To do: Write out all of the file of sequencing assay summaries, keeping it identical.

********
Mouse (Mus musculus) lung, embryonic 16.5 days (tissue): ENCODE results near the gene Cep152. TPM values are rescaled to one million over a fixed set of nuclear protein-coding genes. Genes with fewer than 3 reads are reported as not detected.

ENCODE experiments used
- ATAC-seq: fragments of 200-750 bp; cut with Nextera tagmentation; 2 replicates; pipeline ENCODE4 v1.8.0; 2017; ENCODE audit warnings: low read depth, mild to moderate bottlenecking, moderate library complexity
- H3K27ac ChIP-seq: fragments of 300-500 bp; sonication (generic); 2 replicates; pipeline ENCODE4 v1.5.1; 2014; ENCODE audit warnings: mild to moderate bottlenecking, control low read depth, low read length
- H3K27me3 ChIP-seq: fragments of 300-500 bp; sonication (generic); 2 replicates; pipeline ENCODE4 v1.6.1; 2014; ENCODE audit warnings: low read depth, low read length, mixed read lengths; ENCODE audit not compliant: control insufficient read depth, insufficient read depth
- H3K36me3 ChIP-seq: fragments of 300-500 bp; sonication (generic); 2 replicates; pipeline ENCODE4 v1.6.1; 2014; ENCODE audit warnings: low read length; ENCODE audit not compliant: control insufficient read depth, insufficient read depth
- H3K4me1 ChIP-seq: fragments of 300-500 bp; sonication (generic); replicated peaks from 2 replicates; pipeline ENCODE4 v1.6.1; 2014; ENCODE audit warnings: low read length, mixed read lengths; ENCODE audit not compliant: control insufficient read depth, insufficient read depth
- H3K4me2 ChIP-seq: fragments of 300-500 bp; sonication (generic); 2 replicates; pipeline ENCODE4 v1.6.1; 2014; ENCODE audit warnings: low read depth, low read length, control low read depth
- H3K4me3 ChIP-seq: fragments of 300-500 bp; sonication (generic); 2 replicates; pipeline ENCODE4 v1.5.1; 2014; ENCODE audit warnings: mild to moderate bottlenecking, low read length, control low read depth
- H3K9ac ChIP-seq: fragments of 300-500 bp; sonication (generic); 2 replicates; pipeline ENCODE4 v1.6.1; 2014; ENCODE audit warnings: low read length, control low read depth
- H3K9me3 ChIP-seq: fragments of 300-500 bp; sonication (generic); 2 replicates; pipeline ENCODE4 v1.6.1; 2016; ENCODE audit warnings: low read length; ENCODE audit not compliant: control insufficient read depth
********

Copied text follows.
Mouse (Mus musculus) lung, embryonic 16.5 days (tissue): ENCODE results near the gene Cep152. TPM values are rescaled to one million over a fixed set of nuclear protein-coding genes. Genes with fewer than 3 reads are reported as not detected.

ENCODE experiments used
- ATAC-seq: fragments of 200-750 bp; cut with Nextera tagmentation; 2 replicates; pipeline ENCODE4 v1.8.0; 2017; ENCODE audit warnings: low read depth, mild to moderate bottlenecking, moderate library complexity
- H3K27ac ChIP-seq: fragments of 300-500 bp; sonication (generic); 2 replicates; pipeline ENCODE4 v1.5.1; 2014; ENCODE audit warnings: mild to moderate bottlenecking, control low read depth, low read length
- H3K27me3 ChIP-seq: fragments of 300-500 bp; sonication (generic); 2 replicates; pipeline ENCODE4 v1.6.1; 2014; ENCODE audit warnings: low read depth, low read length, mixed read lengths; ENCODE audit not compliant: control insufficient read depth, insufficient read depth
- H3K36me3 ChIP-seq: fragments of 300-500 bp; sonication (generic); 2 replicates; pipeline ENCODE4 v1.6.1; 2014; ENCODE audit warnings: low read length; ENCODE audit not compliant: control insufficient read depth, insufficient read depth
- H3K4me1 ChIP-seq: fragments of 300-500 bp; sonication (generic); replicated peaks from 2 replicates; pipeline ENCODE4 v1.6.1; 2014; ENCODE audit warnings: low read length, mixed read lengths; ENCODE audit not compliant: control insufficient read depth, insufficient read depth
- H3K4me2 ChIP-seq: fragments of 300-500 bp; sonication (generic); 2 replicates; pipeline ENCODE4 v1.6.1; 2014; ENCODE audit warnings: low read depth, low read length, control low read depth
- H3K4me3 ChIP-seq: fragments of 300-500 bp; sonication (generic); 2 replicates; pipeline ENCODE4 v1.5.1; 2014; ENCODE audit warnings: mild to moderate bottlenecking, low read length, control low read depth
- H3K9ac ChIP-seq: fragments of 300-500 bp; sonication (generic); 2 replicates; pipeline ENCODE4 v1.6.1; 2014; ENCODE audit warnings: low read length, control low read depth
- H3K9me3 ChIP-seq: fragments of 300-500 bp; sonication (generic); 2 replicates; pipeline ENCODE4 v1.6.1; 2016; ENCODE audit warnings: low read length; ENCODE audit not compliant: control insufficient read depth